Last week I talked about the connection between the perceived value of your work and how you set fees.
Oftentimes, this conversation with nonprofit clients quickly devolves into how long it will take you, and what your hourly rate is.
This is, in my experience, the worst possible way to have a conversation with a client about the value of your services.
If the conversation is going there, pull up. Instead, what you want to do is focus on the problem you are solving or the opportunity you are creating, and most importantly, the cost to the nonprofit of NOT solving that problem or of skipping that opportunity.
It’s only when you are talking in these terms that both you and your clients can see the true value of your services.
Maybe your fee to help rewrite their year-end fundraising materials seems expensive . . . until they consider that their materials are raising less and less each year, and that they must get back on track or lay off staff.
Maybe your fee to help get board members engaged in the organization’s work seem expensive . . . until they consider how much more productive the board would be with some training, and how staff would no longer despise working with the board.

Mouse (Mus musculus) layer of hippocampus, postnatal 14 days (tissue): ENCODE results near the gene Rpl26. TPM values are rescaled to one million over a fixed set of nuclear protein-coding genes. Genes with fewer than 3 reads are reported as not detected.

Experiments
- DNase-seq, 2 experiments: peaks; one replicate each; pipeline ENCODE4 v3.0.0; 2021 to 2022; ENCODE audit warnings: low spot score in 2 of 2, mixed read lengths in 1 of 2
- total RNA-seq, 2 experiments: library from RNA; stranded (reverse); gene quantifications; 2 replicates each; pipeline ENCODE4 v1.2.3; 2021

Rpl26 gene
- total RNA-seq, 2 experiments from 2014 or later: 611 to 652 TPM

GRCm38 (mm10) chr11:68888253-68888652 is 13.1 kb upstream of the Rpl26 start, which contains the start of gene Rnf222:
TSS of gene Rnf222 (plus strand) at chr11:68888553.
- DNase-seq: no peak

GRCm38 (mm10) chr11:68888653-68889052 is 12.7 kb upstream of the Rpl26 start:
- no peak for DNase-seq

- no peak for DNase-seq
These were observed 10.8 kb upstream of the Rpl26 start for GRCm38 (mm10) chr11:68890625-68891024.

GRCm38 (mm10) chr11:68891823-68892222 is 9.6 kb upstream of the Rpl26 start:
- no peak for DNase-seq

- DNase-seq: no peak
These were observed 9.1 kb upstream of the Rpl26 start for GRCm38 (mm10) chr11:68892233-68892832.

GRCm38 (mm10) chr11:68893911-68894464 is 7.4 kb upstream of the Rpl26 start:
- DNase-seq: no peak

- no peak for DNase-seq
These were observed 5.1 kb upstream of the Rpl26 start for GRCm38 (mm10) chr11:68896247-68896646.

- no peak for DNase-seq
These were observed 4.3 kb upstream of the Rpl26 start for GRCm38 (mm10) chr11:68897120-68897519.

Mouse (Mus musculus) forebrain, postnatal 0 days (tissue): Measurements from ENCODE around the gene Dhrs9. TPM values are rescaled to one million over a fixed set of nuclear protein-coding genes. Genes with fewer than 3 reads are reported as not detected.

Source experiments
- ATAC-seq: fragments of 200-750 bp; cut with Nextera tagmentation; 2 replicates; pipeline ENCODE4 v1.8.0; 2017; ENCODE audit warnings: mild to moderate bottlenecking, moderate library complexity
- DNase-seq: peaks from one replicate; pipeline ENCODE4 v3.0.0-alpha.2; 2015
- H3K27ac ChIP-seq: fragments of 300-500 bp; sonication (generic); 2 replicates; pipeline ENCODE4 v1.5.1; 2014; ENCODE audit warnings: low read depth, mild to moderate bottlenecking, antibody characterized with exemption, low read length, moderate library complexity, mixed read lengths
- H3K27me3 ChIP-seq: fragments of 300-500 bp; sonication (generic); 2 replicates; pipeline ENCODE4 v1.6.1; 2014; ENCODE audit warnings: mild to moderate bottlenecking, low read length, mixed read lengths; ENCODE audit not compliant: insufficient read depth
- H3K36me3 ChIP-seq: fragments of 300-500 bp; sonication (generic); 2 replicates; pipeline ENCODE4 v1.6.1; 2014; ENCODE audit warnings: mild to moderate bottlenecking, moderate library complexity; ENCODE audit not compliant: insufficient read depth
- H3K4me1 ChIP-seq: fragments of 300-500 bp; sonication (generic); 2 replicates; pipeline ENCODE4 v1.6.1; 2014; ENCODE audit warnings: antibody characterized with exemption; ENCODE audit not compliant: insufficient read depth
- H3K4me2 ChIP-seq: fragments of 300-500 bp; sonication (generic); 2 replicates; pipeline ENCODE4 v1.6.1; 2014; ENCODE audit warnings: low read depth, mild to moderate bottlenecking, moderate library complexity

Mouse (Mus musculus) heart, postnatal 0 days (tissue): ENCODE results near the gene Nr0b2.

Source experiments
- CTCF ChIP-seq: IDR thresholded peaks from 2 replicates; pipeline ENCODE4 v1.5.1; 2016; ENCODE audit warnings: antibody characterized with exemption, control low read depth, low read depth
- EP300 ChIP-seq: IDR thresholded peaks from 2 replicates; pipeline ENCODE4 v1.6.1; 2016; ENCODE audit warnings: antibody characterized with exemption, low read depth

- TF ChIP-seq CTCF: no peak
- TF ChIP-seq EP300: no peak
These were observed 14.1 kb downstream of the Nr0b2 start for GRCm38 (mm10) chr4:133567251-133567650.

Maybe your fee to coach a team to learn content marketing skills seems expensive . . . until they realize you are teaching not just communications skills, but new ways to deliver programming that better achieves the organization’s mission, instead of continuing to be ignored by the people they claim to serve.
It’s in both of your interests to look at the consulting relationship in this way.
Know your value, and the costs to your prospective clients of missing out on that value, and market THAT. Not your time.
We’ll talk about how you set your fees during the Get Nonprofit Clients Group Coaching Program, which starts October 5. Early bird pricing ends September 18.